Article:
This transcript of Senator Martin Heinrich on the Diane Rehm show on NPR is worth reading. It points out he is not afraid to take on the CIA.
SEN. MARTIN HEINRICH
Thank you so much for having me and thank you for covering this issue.
And as a member of the Intelligence Committee, what did you think about those remarkable statements that Sen. Feinstein made on the senate floor Tuesday? Do you agree with what she was saying?
Well, I think it was really important for her to do what she did and sort of set the factual record straight so we could have a conversation about some of the constitutional principles involved here, particularly the separation of powers and I very appreciate at the beginning of this show, you reminded listeners that this goes back to not just the recent revelations and the back and forth between the committee and that CIA, but this is really about this detention and interrogation report.
It has been incredibly difficult to get that report out. It's been slow-walked for years. And I think that is going to be a very important piece of our history and we're going to make sure that that comes out as quickly as possible. And finally, I'd just say, you know, that the Senate Intelligence Committee's job is to oversee the CIA, not the other way around.
And, you know, the things that Sen. Feinstein outlined in her statement, which I believe to be factual, have caused some of us, myself included, to really lose confidence in Director Brennan.
Now, you voted to confirm John Brennan in 2013. Do you regret that vote now?
I think it was a mistake.
Do you think other...
And I don't take that statement lightly.
Do you think other senators who voted for his confirmation would agree with you, that it was a mistake to confirm him for that post?
I don't want to speak for my colleagues, but I think there is real concern over a relationship that Director Brennan stated he understood that there was a great deal of mending that needed to be done to make that relationship work to the best of both the CIA and the Intelligence Committee. And unfortunately, the chasm has done nothing but widen under his leadership.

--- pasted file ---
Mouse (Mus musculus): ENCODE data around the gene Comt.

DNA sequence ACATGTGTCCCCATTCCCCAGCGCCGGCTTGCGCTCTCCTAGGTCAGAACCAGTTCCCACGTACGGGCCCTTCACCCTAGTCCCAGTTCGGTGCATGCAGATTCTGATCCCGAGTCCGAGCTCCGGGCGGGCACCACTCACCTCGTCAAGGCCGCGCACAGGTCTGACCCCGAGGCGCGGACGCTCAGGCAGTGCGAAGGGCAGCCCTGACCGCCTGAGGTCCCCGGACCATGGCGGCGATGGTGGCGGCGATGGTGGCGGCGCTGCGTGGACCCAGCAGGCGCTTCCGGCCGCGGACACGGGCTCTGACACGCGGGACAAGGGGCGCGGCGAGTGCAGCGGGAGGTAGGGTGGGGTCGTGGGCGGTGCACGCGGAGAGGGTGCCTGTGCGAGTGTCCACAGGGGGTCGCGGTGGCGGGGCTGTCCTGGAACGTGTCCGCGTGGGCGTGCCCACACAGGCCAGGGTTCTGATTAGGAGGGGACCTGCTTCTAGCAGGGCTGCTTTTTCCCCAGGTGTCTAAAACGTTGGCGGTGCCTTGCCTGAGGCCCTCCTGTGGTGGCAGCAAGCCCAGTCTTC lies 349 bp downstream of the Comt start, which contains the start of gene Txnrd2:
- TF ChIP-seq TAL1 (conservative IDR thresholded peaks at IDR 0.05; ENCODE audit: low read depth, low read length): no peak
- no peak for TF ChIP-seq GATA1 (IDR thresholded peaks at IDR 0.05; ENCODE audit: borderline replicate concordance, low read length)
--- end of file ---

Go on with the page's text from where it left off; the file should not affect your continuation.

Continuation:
Now, we heard President Obama yesterday back up John Brennan basically in brief comments that he made about this controversy. Does he bear some of the responsibility as well?
Well, I think the executive is always responsible for their cabinet secretaries and their appointees, but I think, you know, the relationship that I've had with this administration has been incredibly positive with a few very specific exceptions. And the relationship with Director Brennan is the most obvious and difficult exception.
Now, why do you think the CIA's making such an effort to prevent the contents of this document that's in question, the so-called Panetta review document, from being revealed?
Well, I think it's really important that we put a very dark period in our history behind us. And unfortunately, this report will probably open up some old wounds and certainly looks very closely at the agency's role in all of that. But I think it's going to be critical for us to be able to learn from our past mistakes and to be able to put some of those things behind us.
You know, I'm one that believes that some of these methods equate to torture and we need to understand where they effective, were they not effective. There's been a lot of misinformation in my view out there on some of those issues and this report will help put this, hopefully, put this era in our history behind us.
Is the Senate Intelligence Committee determined to release this report publically, including references to the Panetta report?
I can't say what's in or out of the report. I am absolutely committed to seeing this report declassified and shared with the public so that the public can make their own determinations based on the facts. And I think that you saw from Senator -- Chairman Feinstein's statement on the floor that she is also very committed to that.
That makes me optimistic that it will happen. Certainly, the current back and forth has, once again, slowed that process down. But I think I don't see any putting the genie back in the bottle on this one. I certainly hope not.
And Senator, just one last question. The CIA says it didn't do anything wrong. It's asked the Justice Department to investigate your committee. We hear Sen. Feinstein says she thought that was an effort at intimidation. Is that how you view it?
I think it's, once again, sort of an effort to muddy the waters here. There's certainly no moral equivalency between, you know, potentially breaking a rule or an agreement and on the other side violations of executive orders, statute and ignoring the Constitution. I think what's most important, once again, and I'm comfortable with a very thorough review of all the facts, I think that's critical if we're going to get to the bottom of this.
But once again, I think we need to return to fact that at the end of the day, we're going to fight to make sure that this report comes out because that's what all of this relates back to.
Senator, thanks so much for joining us on "The Diane Rehm Show."
Thank you for having me.